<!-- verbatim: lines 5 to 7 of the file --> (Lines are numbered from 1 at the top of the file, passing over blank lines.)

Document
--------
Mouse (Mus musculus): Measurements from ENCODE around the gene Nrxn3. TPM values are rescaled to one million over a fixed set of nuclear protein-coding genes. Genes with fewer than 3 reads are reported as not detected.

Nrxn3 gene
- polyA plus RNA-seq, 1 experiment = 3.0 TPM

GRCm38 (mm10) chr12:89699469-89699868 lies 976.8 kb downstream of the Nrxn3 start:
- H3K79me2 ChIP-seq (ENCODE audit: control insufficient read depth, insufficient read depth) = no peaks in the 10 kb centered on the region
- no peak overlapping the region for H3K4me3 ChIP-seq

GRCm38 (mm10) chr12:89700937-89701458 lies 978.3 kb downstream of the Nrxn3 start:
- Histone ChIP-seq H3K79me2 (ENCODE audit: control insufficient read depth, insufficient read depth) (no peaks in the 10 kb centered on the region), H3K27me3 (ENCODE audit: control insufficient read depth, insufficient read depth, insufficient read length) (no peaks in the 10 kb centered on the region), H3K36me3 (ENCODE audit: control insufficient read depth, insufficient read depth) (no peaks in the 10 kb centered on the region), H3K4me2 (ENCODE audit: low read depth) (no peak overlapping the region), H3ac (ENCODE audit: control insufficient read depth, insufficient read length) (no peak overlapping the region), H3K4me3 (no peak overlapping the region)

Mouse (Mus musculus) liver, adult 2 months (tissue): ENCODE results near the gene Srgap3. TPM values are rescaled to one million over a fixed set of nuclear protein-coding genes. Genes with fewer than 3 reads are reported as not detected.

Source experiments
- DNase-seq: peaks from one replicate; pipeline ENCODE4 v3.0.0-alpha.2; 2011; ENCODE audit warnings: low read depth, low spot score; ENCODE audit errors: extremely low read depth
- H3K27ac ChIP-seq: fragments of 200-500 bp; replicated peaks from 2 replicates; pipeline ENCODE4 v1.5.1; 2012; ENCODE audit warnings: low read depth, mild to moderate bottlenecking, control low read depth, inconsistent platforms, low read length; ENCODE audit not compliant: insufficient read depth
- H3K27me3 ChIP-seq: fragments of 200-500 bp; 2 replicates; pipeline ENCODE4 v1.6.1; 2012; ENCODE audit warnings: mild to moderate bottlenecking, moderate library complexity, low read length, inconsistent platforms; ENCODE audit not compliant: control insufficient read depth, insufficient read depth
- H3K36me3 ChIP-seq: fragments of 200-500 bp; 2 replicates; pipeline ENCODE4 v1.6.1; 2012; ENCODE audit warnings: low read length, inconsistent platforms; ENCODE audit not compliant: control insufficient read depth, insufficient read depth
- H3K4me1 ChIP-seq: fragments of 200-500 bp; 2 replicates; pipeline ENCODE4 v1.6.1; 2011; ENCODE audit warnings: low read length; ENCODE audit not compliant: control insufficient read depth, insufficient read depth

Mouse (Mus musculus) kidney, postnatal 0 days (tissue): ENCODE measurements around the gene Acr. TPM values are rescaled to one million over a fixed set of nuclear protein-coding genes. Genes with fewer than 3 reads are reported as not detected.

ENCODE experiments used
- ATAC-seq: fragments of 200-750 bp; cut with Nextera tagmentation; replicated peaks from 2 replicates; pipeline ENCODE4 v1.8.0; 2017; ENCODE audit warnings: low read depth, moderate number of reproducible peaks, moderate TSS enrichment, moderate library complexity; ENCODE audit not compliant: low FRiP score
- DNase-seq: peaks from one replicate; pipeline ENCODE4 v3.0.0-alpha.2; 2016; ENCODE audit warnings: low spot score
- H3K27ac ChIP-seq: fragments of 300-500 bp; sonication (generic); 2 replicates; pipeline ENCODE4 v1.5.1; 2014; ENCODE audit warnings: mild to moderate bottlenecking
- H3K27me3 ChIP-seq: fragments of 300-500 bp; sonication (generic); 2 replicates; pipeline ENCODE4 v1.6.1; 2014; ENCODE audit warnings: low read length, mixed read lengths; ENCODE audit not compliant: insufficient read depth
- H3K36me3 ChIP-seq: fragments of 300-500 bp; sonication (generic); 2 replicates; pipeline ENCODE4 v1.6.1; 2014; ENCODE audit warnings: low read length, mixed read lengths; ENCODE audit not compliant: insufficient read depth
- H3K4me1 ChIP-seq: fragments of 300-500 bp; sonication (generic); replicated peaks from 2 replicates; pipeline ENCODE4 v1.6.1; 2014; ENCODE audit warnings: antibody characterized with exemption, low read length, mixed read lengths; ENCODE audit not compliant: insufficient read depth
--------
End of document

- H3K79me2 ChIP-seq (ENCODE audit: control insufficient read depth, insufficient read depth) = no peaks in the 10 kb centered on the region
- no peak overlapping the region for H3K4me3 ChIP-seq

GRCm38 (mm10) chr12:89700937-89701458 lies 978.3 kb downstream of the Nrxn3 start: